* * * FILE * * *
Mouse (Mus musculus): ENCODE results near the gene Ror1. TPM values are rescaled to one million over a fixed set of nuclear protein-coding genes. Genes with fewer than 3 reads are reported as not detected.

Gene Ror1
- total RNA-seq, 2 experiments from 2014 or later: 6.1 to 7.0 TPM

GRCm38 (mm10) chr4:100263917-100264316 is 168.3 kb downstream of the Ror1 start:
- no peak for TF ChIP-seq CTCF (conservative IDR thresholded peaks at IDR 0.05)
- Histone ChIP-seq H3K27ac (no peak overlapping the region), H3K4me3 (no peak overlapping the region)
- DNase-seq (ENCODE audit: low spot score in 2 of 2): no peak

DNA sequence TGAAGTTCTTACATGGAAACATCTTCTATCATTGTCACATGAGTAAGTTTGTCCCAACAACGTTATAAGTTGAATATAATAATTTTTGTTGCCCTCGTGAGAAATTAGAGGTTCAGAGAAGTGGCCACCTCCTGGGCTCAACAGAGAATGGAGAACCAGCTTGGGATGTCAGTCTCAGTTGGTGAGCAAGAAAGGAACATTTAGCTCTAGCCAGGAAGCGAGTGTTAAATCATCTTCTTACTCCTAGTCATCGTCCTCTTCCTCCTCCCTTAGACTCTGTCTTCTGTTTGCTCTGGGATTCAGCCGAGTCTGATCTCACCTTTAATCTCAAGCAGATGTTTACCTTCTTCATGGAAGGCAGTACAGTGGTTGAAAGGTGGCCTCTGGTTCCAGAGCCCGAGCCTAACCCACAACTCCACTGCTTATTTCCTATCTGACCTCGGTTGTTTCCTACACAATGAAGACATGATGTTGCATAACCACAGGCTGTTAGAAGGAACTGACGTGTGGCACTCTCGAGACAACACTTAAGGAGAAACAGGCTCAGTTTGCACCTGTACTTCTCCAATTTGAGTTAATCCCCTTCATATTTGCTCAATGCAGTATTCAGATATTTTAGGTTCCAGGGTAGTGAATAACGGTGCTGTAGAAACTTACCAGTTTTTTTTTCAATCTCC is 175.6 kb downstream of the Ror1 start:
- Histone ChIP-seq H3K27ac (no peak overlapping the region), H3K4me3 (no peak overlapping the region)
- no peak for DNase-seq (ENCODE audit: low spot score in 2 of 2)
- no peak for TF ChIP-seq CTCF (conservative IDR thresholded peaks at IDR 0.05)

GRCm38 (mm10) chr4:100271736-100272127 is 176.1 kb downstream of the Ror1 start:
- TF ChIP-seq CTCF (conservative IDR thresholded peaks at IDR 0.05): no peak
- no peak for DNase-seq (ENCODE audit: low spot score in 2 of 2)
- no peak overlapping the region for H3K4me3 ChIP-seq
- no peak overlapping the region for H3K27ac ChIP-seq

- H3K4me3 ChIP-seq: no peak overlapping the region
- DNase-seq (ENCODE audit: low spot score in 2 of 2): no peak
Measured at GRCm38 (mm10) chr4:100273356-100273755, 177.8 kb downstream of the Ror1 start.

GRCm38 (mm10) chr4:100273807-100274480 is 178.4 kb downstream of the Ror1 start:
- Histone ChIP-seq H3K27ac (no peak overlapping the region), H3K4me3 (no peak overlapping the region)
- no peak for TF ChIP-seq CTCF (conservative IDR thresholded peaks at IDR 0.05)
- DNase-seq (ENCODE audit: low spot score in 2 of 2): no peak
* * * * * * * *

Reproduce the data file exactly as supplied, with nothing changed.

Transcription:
Mouse (Mus musculus): ENCODE results near the gene Ror1. TPM values are rescaled to one million over a fixed set of nuclear protein-coding genes. Genes with fewer than 3 reads are reported as not detected.

Gene Ror1
- total RNA-seq, 2 experiments from 2014 or later: 6.1 to 7.0 TPM

GRCm38 (mm10) chr4:100263917-100264316 is 168.3 kb downstream of the Ror1 start:
- no peak for TF ChIP-seq CTCF (conservative IDR thresholded peaks at IDR 0.05)
- Histone ChIP-seq H3K27ac (no peak overlapping the region), H3K4me3 (no peak overlapping the region)
- DNase-seq (ENCODE audit: low spot score in 2 of 2): no peak

DNA sequence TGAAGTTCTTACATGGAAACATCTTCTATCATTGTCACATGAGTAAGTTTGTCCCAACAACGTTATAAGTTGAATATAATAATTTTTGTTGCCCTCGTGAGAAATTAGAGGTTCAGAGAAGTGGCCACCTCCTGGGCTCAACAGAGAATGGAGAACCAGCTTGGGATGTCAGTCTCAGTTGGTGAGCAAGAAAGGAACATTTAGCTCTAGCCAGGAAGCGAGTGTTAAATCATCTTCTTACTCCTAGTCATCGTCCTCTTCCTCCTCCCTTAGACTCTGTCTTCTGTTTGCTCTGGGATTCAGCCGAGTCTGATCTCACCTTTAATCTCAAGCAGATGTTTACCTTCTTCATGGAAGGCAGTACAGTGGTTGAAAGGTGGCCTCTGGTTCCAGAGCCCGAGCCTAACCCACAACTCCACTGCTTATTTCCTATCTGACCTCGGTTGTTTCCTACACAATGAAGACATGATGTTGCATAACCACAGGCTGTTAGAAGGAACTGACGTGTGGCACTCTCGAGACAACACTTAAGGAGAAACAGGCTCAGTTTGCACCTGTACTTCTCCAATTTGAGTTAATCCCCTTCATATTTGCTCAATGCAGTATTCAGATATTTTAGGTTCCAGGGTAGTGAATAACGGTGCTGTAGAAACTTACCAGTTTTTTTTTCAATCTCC is 175.6 kb downstream of the Ror1 start:
- Histone ChIP-seq H3K27ac (no peak overlapping the region), H3K4me3 (no peak overlapping the region)
- no peak for DNase-seq (ENCODE audit: low spot score in 2 of 2)
- no peak for TF ChIP-seq CTCF (conservative IDR thresholded peaks at IDR 0.05)

GRCm38 (mm10) chr4:100271736-100272127 is 176.1 kb downstream of the Ror1 start:
- TF ChIP-seq CTCF (conservative IDR thresholded peaks at IDR 0.05): no peak
- no peak for DNase-seq (ENCODE audit: low spot score in 2 of 2)
- no peak overlapping the region for H3K4me3 ChIP-seq
- no peak overlapping the region for H3K27ac ChIP-seq

- H3K4me3 ChIP-seq: no peak overlapping the region
- DNase-seq (ENCODE audit: low spot score in 2 of 2): no peak
Measured at GRCm38 (mm10) chr4:100273356-100273755, 177.8 kb downstream of the Ror1 start.

GRCm38 (mm10) chr4:100273807-100274480 is 178.4 kb downstream of the Ror1 start:
- Histone ChIP-seq H3K27ac (no peak overlapping the region), H3K4me3 (no peak overlapping the region)
- no peak for TF ChIP-seq CTCF (conservative IDR thresholded peaks at IDR 0.05)
- DNase-seq (ENCODE audit: low spot score in 2 of 2): no peak